Against this, the rationalist argument has to be more or less this: the human race has always believed in a god or gods, at least until the 19th century arrived with its liberating skepticism, and men have always waged war against one another, usually under the banners or totems of their preferred gods. Therefore, all wars, genocides, pogroms, and other acts of incivility prior to the 20th century can be ascribed to the evils of religion, and we're better off without it.

The problem is, this is demonstrably poppycock. Only a fool would claim that the Napoleonic Wars had any religious basis. Napoleon was the proto-Hitler of Europe. Ditto the Mongols and the sackers of Christian Rome. Only a deliberate manipulator of fact would claim that the supposed "Native American Genocide" was caused by religion. The overwhelming majority of Native American deaths associated with European settlement of the New World were caused by diseases Europeans carried without knowing it. What no one ever asks: Why didn't Native American diseases kill Europeans? Answer: Civilization bestows its own kind of immunity. Was the Plague that ravaged European populations in the 14th through 16th centuries a 'genocide'? No. It was the unfortunate by-product of trade among civilized nations. Anybody want to claim that's part of the religion body count? I doubt it.

The truth is that religion, and specifically Christianity more than any other religion, has been a mitigating factor against death, a net positive for humankind. It was Christianity and its empowerment of individuals that produced Isaac Newton, Leonardo da Vinci, and ultimately Louis Pasteur and Watson and Crick. Science keeps acting as if it were some kind of Goddess Athena, self-born from the head of a digital Zeus. It isn't. Science was spawned, in fact, by Christianity. Yes, the Church may have suppressed Galileo and it killed as many as 3,600 (!) people in the Inquisition, but its record is far superior to that of Islam, which may, in a moment of atypical clarity, have given the world algebra but went on to ossify its peoples in a permanent state of devout semi-consciousness. It was left to Newton to give the world calculus and the Jew Einstein quantum physics and relativity theory. Who's ahead on points here?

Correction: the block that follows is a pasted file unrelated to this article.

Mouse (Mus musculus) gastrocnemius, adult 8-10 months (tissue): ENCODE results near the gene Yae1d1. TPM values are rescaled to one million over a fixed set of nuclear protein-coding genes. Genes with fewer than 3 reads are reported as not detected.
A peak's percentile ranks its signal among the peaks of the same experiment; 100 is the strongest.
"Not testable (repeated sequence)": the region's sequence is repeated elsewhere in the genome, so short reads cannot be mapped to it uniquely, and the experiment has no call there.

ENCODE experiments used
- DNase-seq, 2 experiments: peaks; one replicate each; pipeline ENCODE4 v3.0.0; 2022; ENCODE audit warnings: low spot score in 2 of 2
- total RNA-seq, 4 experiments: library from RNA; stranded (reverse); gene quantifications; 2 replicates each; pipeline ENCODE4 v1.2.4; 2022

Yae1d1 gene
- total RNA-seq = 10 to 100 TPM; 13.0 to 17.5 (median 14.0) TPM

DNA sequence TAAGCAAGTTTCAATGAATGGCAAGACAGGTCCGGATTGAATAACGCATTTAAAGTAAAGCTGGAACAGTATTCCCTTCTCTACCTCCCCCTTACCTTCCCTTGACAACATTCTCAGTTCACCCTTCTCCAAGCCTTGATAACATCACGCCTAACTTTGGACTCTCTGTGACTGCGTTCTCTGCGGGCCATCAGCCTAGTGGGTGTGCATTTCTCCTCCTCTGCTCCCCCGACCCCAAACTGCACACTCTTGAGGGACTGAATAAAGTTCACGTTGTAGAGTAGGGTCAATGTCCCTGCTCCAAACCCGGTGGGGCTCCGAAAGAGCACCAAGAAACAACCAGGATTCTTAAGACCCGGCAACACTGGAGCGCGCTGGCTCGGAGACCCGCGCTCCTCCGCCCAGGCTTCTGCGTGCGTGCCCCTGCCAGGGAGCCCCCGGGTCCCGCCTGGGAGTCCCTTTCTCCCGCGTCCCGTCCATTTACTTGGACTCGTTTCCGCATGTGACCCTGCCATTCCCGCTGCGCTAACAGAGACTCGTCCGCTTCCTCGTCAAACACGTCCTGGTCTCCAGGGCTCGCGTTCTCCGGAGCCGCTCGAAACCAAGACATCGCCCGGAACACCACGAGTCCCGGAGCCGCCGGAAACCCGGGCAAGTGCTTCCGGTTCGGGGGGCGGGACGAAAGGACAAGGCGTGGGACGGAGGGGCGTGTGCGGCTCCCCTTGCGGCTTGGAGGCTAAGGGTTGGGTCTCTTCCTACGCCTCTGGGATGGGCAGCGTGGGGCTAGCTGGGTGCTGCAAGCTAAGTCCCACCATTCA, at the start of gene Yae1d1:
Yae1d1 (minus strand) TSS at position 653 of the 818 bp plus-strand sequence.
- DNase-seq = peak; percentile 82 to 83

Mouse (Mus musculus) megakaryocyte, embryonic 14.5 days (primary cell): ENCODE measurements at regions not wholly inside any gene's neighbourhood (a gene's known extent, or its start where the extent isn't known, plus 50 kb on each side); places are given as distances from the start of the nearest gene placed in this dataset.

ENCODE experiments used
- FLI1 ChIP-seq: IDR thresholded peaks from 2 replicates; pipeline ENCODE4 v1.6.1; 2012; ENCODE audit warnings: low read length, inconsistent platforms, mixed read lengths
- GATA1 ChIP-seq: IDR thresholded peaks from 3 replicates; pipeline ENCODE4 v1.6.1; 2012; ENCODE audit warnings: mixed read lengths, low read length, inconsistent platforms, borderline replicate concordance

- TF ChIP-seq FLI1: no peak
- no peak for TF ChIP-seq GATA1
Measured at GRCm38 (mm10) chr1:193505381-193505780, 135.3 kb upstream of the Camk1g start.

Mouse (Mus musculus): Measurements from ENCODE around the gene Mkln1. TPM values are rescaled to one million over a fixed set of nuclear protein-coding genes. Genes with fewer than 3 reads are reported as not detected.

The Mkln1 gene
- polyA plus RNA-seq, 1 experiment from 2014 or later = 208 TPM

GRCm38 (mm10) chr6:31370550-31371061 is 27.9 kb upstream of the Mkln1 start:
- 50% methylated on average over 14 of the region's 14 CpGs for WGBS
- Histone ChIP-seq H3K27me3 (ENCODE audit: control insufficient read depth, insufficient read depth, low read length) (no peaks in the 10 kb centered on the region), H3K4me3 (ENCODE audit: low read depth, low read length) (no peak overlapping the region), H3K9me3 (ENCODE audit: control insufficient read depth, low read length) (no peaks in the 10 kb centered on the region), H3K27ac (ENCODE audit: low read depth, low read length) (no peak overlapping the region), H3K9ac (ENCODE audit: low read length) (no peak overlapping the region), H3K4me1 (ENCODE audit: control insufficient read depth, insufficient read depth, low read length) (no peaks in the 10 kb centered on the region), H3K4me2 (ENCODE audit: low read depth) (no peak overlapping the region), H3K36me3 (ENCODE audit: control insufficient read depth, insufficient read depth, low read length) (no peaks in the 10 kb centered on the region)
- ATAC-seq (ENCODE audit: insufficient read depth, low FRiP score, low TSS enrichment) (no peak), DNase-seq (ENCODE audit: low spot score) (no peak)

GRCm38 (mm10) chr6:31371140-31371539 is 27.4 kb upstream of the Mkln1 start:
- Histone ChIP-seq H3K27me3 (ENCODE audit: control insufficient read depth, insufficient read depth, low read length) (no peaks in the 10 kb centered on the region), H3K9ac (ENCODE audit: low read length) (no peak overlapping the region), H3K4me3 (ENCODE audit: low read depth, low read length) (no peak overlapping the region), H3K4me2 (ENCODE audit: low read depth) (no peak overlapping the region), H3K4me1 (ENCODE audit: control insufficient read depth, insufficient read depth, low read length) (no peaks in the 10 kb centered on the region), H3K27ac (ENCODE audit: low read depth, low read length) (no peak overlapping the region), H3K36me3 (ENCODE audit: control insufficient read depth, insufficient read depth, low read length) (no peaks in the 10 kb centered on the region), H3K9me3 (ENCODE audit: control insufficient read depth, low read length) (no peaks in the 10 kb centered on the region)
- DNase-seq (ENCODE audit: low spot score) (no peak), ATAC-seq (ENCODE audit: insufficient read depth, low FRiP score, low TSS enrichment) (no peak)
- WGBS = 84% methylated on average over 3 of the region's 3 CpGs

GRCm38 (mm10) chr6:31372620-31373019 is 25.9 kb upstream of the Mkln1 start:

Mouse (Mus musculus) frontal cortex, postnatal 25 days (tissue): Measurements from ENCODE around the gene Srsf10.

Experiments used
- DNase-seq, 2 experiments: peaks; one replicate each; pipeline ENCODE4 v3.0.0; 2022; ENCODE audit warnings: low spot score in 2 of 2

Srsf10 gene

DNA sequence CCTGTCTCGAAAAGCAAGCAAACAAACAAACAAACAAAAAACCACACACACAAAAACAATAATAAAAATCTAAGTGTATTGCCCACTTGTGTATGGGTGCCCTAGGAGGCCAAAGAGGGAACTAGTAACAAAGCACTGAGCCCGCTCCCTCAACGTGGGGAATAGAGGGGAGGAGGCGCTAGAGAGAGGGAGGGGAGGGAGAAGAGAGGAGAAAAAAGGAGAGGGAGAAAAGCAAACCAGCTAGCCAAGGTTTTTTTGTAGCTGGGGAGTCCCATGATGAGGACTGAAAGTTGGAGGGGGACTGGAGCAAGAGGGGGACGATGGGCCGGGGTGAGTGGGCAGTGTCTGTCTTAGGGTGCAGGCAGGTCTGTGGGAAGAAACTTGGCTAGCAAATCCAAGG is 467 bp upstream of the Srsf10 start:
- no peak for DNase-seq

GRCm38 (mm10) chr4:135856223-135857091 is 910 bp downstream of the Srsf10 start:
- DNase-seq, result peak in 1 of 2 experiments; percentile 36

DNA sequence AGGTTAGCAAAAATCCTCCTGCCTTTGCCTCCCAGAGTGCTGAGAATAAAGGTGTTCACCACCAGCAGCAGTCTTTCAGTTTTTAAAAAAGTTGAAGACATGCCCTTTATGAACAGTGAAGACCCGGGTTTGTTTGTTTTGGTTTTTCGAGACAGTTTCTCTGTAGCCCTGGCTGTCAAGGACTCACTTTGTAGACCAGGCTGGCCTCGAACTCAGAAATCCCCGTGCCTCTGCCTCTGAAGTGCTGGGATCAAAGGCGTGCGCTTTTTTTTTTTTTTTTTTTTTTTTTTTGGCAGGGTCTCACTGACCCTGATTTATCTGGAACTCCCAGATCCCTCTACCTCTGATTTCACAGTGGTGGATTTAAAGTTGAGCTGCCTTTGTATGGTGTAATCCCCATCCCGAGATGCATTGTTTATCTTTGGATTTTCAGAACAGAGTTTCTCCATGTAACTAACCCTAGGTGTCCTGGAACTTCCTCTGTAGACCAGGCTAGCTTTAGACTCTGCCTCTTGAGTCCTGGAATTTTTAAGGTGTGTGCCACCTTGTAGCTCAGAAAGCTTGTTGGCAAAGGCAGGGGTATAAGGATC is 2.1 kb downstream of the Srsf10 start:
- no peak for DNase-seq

Which raises another issue that is absolutely and completely germane to the current surge in atheist evangelism. Am I the only one who's noticed that the anti-religious rage of Richard Dawkins and even Christopher Hitchens is focused primarily on Christianity? Which is not a parochial debating point on my part but a sign of logical weakness on theirs. They inveigh fervently against religion, as if belief in a Supreme Being of any kind is ipso facto proof of mental weakness and assorted other (moral?) turpitudes. It never seems to occur to them that religion is not the monolith depicted in "2001: A Space Odyssey." There can be good religions. And there can be bad religions. How does hating the whole concept of God further the advancement of refined philosophical thought?